779 – Vietnam Era Vet Wayne Wagner served on Easter Island

Wayne Wagner, vietnam veteran news, mack payne

Wayne Wagner flies his US and POW/MIA flags at his home outside of Buckley on Tuesday, Dec 6, 2016

In this episode of the Vietnam Veteran News Podcast a Vietnam War Era veteran who never set foot on the “Olde Sod” of that exotic land will be featured. Wayne Wagner of Ford County, Illinois served in the US Air Force during the Vietnam War. His place of duty was on Easter Island, another exotic location. His story of service to his country was featured in a story in The News-Gazette of Champaign, Illinois titled: Those Who Served: War duty no holiday on Easter Island that was submitted by Paul Wood.

In the story, Wood, tells about how Wagner, now 71, avoided being drafted into the Army by immediately joining the Air Force. The Air Force assigned him to communications duties and after short stints of duty at Travis AFB and Panama he was sent to Easter Island to perform top secret communications duties.

Easter Island, vietnam veteran news, mack payne

Some of the 900 giant Easter Island statues carved out of volcanic rock.

Easter Island is a possession of Chile and it lies in the Pacific Ocean 2,000 miles from its ruler’s coastline. Wagner was one of the first to arrive at the new duty station that had few facilities for the Airmen. Due to the fact the US presence at the island during the Vietnam War caused concern for the Chilean Government the Air Force personnel on the island were not allowed to wear uniforms. Their mission on the lonely island was to provide communication links between the Pentagon and forces fighting in Vietnam.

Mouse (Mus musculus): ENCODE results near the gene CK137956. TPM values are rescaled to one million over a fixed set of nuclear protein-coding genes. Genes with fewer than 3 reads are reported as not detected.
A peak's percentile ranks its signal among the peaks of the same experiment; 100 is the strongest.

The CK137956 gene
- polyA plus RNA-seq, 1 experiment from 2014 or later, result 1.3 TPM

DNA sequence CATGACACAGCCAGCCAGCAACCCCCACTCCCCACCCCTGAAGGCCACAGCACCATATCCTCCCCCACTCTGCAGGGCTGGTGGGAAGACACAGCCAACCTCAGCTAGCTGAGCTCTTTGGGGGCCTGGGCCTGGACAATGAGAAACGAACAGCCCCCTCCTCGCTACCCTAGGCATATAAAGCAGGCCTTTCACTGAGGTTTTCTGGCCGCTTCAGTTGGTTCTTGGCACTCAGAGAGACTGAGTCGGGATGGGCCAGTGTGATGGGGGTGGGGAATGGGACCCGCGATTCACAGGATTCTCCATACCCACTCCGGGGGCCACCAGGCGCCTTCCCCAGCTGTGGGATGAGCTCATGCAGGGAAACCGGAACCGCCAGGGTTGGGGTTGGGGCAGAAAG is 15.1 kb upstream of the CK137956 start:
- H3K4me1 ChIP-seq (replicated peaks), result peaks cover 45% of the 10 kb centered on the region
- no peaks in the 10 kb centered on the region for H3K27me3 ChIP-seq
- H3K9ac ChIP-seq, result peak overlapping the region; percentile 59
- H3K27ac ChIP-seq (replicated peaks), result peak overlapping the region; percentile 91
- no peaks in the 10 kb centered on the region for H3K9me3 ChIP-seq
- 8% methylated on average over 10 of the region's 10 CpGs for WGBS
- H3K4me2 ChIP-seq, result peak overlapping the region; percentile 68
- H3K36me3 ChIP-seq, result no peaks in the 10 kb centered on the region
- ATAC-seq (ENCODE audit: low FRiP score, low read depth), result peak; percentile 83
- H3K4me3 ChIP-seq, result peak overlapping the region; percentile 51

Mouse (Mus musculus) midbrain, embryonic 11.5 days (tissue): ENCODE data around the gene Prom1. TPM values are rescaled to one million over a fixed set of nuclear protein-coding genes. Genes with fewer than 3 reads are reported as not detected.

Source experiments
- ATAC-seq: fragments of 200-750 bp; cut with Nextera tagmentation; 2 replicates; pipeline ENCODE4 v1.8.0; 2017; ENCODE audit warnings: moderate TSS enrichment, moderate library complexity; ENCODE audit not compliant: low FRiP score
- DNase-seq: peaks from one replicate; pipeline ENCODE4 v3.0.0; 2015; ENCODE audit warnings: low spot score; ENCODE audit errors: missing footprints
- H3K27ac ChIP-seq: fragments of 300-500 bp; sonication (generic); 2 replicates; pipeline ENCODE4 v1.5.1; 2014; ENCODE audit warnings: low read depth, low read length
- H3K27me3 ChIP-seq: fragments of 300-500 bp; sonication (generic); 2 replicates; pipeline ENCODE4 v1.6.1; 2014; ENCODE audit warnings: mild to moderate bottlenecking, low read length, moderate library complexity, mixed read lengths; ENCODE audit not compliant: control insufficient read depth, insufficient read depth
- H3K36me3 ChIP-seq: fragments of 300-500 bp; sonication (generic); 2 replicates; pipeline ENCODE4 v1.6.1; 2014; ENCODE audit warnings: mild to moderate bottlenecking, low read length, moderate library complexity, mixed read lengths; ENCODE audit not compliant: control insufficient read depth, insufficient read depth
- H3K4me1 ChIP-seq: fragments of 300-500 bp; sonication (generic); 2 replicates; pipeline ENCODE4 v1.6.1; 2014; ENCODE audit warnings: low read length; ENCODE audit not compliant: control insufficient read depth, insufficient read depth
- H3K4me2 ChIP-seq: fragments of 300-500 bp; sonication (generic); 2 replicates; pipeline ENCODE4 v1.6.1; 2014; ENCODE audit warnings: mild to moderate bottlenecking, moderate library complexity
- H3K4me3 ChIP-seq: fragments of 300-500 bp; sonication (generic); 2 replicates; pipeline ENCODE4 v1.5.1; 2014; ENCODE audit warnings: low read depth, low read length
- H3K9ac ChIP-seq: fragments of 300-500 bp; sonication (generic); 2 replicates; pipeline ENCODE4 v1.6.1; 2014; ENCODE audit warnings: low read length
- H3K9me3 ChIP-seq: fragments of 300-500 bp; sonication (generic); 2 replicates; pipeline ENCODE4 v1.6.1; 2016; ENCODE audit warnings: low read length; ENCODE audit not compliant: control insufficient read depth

Life on the lonely island was primitive for the airmen. There were two distinguishing factors about Easter Island, one is that it is near the Pitcairn Islands where the mutineers of the HMS Bounty settled to hide from the British Admiralty. The other unusual thing about Easter Island is the 900 large stone statues that dot the island. Some speculate they were brought there by aliens but we will probably never know. In the 1500s, Spanish missionaries destroyed all traces of the native culture including the Rongo-Rongo tablets, which contained a record of the lost language of the Rapa Nui. So few of these tablets remain that no one has been able to decipher them.

Wagner finished his hitch in the Air Force and went home to Ford County where he has worked as a productive member of his community. Today among other things he serves on a national post in the American Legion.

Thank you Wayne Wagner for your service to your country.

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